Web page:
- Meeting abstract
- Open Access
Hemodynamics in induced whole body hyperthermia
© Current Science Ltd 1998
- Published: 1 March 1998
- Cardiac Index
- Pulmonary Vascular Resistance
- Systemic Vascular Resistance
- Pulmonary Arterial Pressure
- Volatile Anaesthetic
Whole body hyperthermia induced by radiative systems has been used in therapy of malignant diseases for more than ten years. Von Ardenne and co-workers have developed the 'systemiche Krebs-Mehrschritt-Therapic' (sKMT), a combined regime including whole body hyperthermia of 42°C, induced hyperglycaemia and relative hyperoxaemia with additional application of chemotherapy. This concept has been employed in a phase I/II clinical study for patients with metastatic colorectal carcinoma at the Virchow-Klinikum since January 1997.
The sKMT concept was performed eleven times under intravenous general anaesthesia, avoiding volatile anaesthetics. Core temperatures of up to 42°C were reached stepwise by warming with infrared-A-radiation (IRATHERM 2000®). During the whole procedure blood glucose levels of 380–450 mg/dl were maintained as well as PaO2 levels above 200 mmHg. Extensive invasive monitoring was performed in all patients including measurements with the REF-Ox-Pulmonary artery catheter with continuous measuring of mixed venous saturation (Baxter Explorer®) and invasive monitoring of arterial blood pressure. Data for calculation of hemodynamic and gas exchange parameters were collected four times, at temperatures of 37°C, 40°C, 41.8–42°C and 39°C, during measurements FiO2 was 1.0 at all times. Fluids were given in order to keep central-venous and Wedge pressure within normal range during the whole procedure. Statistics were performed using the Wilcoxon Test.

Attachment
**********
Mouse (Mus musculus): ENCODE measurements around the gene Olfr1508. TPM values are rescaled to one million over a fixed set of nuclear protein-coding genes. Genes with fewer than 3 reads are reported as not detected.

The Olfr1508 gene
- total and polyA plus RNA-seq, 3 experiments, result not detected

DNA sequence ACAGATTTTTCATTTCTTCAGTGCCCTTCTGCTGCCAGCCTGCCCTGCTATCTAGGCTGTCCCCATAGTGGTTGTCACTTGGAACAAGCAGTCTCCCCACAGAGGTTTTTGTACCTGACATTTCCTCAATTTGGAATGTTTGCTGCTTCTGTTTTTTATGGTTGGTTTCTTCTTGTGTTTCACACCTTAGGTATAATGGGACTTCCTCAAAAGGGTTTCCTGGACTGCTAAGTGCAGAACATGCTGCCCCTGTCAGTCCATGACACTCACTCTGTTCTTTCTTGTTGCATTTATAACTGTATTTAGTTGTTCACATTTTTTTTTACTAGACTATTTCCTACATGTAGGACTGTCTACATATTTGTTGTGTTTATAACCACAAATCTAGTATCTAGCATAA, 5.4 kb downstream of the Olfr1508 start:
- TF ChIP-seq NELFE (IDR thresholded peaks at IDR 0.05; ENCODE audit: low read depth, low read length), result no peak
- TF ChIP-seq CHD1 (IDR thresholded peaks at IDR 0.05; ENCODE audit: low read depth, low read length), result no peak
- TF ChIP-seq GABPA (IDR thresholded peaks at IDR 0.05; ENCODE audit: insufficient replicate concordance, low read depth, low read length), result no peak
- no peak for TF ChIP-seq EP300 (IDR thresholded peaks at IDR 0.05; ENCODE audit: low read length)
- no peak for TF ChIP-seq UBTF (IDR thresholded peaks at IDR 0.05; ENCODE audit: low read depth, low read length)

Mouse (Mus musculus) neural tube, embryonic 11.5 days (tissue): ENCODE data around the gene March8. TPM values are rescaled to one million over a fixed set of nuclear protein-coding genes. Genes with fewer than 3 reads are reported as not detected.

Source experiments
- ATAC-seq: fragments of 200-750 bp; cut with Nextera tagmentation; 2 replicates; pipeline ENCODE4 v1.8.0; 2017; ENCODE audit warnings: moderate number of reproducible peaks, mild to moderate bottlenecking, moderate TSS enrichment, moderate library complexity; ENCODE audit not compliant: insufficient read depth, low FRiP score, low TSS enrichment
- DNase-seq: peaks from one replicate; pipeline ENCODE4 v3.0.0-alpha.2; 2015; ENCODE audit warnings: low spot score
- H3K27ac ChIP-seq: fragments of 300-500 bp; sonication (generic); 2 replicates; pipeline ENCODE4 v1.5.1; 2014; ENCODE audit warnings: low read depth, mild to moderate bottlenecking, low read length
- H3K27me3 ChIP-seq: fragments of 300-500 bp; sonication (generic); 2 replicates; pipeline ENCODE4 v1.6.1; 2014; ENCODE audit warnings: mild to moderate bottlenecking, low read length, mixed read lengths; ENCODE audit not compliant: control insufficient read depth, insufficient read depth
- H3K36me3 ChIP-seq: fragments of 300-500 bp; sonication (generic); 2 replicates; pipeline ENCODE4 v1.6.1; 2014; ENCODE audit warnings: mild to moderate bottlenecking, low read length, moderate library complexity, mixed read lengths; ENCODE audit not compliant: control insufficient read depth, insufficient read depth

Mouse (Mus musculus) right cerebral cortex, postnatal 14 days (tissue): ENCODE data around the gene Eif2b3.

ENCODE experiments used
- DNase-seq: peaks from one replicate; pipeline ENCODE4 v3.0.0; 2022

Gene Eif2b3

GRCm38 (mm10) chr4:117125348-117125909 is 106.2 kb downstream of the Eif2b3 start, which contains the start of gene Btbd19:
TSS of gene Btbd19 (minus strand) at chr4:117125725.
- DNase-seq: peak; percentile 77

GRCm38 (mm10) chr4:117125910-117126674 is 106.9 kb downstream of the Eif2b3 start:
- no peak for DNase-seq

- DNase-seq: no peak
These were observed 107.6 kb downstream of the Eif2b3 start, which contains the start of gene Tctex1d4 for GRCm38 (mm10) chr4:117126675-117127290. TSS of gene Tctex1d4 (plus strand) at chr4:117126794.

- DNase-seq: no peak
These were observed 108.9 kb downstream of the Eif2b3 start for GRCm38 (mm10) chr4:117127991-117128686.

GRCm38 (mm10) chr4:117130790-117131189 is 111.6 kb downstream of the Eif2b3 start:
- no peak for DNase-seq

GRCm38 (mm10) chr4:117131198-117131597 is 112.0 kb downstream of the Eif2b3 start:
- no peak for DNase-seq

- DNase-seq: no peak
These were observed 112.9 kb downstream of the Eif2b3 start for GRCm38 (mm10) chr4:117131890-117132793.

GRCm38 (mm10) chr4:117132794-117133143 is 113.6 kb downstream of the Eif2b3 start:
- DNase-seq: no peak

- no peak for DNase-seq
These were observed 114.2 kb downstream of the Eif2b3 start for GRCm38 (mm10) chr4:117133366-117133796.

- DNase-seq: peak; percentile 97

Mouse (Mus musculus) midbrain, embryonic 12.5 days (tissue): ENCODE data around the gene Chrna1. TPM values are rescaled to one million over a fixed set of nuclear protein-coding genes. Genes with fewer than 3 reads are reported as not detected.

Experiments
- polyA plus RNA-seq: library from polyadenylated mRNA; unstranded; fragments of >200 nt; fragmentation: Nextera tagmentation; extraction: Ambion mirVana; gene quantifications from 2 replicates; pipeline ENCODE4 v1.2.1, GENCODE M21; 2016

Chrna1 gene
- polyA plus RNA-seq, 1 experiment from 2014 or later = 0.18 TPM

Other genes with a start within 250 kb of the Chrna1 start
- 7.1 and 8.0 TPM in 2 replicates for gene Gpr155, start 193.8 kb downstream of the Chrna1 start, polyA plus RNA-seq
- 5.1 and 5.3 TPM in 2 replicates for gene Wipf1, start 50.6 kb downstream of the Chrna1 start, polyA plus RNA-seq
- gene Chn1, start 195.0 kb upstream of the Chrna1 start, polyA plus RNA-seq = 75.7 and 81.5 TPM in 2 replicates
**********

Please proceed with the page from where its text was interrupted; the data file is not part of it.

Statistically significant differences were found between heart rate, cardiac index and systemic vascular resistance comparing data at 37°C and 42°C. Heart rate and cardiac index increased to a maximum at 42°C (P < 0.0001) whereas systemic vascular resistance had its minimum at 42°C (P < 0.0001). Mean arterial pressure dropped with increasing temperature, differences were not significant. Calculation of stroke volume index and ventricular volumes showed only a slight decrease in endsystolic volumes with increasing temperature, the resulting differences in right ventricular ejection fraction were marginally significant (P = 0.038) comparing 42°C to baseline. Right ventricular stroke work index as well as mean pulmonary arterial pressure increased at 42°C (P = 0.0115 and P = 0.0037), pulmonary vascular resistance only dropped little compared to systemic vascular resistance, left ventricular stroke work index even dropped with increasing temperature, though showing no significant difference. Values for mixed venous oxygen saturation did not vary during therapy, pulmonary right-left shunt showed a temperature associated increase (P = 0.0323) to a maximum at 42°C.
Under the procedure of sKMT cardiac function in patients, who do not have any pre-existing cardiac impairment, can be maintained almost unchanged, ie with normal right and left ventricular pressure, despite an increase in right ventricular stroke work
Supported by Deutsche Krebshilfe.